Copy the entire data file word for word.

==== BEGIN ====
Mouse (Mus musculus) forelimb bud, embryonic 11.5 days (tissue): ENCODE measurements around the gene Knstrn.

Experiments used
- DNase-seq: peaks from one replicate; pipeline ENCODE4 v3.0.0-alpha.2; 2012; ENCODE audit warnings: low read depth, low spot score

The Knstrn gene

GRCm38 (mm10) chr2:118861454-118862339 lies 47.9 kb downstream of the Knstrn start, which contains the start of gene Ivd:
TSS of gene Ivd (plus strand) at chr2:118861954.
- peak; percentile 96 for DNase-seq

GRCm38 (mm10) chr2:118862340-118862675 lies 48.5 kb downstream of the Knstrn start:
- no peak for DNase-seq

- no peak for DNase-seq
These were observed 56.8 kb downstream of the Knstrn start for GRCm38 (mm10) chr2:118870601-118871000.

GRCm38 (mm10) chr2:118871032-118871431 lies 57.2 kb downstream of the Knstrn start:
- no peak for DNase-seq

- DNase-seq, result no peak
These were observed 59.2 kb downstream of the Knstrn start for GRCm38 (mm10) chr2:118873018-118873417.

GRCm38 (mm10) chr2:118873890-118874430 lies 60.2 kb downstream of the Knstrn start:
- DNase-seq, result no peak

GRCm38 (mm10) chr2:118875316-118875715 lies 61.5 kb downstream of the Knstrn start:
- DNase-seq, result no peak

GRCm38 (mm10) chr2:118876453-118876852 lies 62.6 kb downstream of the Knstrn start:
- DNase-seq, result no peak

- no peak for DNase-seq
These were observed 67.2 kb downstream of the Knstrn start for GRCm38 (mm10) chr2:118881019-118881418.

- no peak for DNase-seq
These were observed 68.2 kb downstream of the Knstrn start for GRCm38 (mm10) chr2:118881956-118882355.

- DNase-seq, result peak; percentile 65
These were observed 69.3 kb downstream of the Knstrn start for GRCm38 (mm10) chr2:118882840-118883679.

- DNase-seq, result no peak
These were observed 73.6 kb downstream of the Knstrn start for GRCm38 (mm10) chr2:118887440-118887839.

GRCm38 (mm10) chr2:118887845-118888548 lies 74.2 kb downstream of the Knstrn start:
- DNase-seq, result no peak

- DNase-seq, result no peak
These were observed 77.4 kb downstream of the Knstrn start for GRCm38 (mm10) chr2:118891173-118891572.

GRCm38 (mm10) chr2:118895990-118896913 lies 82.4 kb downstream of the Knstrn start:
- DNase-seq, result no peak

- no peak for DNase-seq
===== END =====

Mouse (Mus musculus) forelimb bud, embryonic 11.5 days (tissue): ENCODE measurements around the gene Knstrn.

Experiments used
- DNase-seq: peaks from one replicate; pipeline ENCODE4 v3.0.0-alpha.2; 2012; ENCODE audit warnings: low read depth, low spot score

The Knstrn gene

GRCm38 (mm10) chr2:118861454-118862339 lies 47.9 kb downstream of the Knstrn start, which contains the start of gene Ivd:
TSS of gene Ivd (plus strand) at chr2:118861954.
- peak; percentile 96 for DNase-seq

GRCm38 (mm10) chr2:118862340-118862675 lies 48.5 kb downstream of the Knstrn start:
- no peak for DNase-seq

- no peak for DNase-seq
These were observed 56.8 kb downstream of the Knstrn start for GRCm38 (mm10) chr2:118870601-118871000.

GRCm38 (mm10) chr2:118871032-118871431 lies 57.2 kb downstream of the Knstrn start:
- no peak for DNase-seq

- DNase-seq, result no peak
These were observed 59.2 kb downstream of the Knstrn start for GRCm38 (mm10) chr2:118873018-118873417.

GRCm38 (mm10) chr2:118873890-118874430 lies 60.2 kb downstream of the Knstrn start:
- DNase-seq, result no peak

GRCm38 (mm10) chr2:118875316-118875715 lies 61.5 kb downstream of the Knstrn start:
- DNase-seq, result no peak

GRCm38 (mm10) chr2:118876453-118876852 lies 62.6 kb downstream of the Knstrn start:
- DNase-seq, result no peak

- no peak for DNase-seq
These were observed 67.2 kb downstream of the Knstrn start for GRCm38 (mm10) chr2:118881019-118881418.

- no peak for DNase-seq
These were observed 68.2 kb downstream of the Knstrn start for GRCm38 (mm10) chr2:118881956-118882355.

- DNase-seq, result peak; percentile 65
These were observed 69.3 kb downstream of the Knstrn start for GRCm38 (mm10) chr2:118882840-118883679.

- DNase-seq, result no peak
These were observed 73.6 kb downstream of the Knstrn start for GRCm38 (mm10) chr2:118887440-118887839.

GRCm38 (mm10) chr2:118887845-118888548 lies 74.2 kb downstream of the Knstrn start:
- DNase-seq, result no peak

- DNase-seq, result no peak
These were observed 77.4 kb downstream of the Knstrn start for GRCm38 (mm10) chr2:118891173-118891572.

GRCm38 (mm10) chr2:118895990-118896913 lies 82.4 kb downstream of the Knstrn start:
- DNase-seq, result no peak

- no peak for DNase-seq